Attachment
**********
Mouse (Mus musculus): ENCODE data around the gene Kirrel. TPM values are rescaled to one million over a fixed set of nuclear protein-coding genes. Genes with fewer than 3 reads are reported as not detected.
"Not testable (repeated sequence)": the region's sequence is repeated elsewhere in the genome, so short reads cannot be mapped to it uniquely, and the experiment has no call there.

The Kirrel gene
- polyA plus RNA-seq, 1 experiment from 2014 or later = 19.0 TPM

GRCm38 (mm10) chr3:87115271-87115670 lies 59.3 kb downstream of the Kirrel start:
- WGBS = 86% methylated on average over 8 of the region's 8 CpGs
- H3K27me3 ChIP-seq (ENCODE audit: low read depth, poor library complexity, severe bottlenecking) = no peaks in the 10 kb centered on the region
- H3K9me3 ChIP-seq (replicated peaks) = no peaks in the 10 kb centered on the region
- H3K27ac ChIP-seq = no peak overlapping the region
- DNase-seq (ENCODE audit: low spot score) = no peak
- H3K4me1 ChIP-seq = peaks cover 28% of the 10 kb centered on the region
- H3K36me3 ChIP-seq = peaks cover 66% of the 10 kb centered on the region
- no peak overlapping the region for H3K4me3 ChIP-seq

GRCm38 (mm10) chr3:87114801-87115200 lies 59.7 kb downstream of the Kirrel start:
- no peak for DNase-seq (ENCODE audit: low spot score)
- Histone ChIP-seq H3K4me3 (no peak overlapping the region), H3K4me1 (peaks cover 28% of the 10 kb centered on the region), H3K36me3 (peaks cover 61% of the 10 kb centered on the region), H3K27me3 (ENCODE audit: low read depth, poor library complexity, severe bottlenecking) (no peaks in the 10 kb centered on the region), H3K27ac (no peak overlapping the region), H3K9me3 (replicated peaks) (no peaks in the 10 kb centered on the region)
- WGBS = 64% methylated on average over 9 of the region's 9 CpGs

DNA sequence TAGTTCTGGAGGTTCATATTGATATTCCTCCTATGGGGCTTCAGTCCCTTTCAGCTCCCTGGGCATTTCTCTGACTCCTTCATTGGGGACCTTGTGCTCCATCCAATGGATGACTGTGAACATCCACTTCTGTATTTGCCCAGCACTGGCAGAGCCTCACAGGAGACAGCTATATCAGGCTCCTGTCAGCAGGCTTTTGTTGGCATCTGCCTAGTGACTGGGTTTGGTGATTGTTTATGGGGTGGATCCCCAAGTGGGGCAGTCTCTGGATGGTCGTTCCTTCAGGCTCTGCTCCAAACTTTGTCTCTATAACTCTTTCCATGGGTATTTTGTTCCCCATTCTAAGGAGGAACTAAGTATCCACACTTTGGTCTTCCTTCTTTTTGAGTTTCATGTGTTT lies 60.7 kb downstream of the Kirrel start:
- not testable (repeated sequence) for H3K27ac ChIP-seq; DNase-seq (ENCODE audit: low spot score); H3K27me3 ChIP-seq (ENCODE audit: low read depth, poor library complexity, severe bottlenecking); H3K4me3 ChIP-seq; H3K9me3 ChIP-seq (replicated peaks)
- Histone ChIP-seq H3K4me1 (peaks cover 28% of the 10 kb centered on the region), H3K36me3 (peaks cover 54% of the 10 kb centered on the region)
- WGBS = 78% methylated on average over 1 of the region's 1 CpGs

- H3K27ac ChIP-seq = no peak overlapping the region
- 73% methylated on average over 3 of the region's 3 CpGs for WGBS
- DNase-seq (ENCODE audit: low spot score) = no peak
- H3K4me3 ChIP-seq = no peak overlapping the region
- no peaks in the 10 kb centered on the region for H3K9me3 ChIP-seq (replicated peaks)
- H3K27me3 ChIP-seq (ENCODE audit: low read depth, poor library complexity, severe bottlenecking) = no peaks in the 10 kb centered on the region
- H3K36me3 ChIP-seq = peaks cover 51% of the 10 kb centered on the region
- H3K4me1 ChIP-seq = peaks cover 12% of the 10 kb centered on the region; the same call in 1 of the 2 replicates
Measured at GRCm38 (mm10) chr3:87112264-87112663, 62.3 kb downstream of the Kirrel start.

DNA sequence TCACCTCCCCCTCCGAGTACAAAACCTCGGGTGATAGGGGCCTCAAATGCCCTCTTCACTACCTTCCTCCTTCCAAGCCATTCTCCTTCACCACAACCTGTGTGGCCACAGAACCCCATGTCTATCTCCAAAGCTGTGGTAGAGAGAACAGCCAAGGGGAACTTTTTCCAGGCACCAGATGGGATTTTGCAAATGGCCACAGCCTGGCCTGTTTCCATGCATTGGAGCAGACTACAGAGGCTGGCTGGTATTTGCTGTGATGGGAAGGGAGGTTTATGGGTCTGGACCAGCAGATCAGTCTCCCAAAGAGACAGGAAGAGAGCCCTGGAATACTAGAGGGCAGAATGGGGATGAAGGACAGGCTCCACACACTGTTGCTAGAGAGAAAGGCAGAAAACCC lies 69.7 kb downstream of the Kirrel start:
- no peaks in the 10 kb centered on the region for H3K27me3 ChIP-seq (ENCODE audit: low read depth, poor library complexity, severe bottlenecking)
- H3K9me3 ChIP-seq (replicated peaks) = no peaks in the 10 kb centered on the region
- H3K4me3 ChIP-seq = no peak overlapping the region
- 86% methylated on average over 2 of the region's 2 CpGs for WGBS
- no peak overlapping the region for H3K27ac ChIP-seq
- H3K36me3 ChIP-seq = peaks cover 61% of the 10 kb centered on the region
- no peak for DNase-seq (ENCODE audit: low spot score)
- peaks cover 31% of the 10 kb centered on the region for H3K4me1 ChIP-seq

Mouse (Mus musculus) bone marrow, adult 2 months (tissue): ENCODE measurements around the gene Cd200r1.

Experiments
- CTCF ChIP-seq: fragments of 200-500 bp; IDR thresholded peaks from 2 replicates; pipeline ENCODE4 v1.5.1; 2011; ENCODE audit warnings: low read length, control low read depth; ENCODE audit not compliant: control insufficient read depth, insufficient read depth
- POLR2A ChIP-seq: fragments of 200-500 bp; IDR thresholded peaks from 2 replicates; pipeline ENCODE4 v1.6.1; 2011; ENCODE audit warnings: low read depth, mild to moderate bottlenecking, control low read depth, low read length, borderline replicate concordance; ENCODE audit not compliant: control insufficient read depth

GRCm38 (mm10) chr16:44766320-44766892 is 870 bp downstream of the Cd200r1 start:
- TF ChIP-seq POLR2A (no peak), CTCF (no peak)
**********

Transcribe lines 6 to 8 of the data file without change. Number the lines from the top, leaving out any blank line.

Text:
- WGBS = 86% methylated on average over 8 of the region's 8 CpGs
- H3K27me3 ChIP-seq (ENCODE audit: low read depth, poor library complexity, severe bottlenecking) = no peaks in the 10 kb centered on the region
- H3K9me3 ChIP-seq (replicated peaks) = no peaks in the 10 kb centered on the region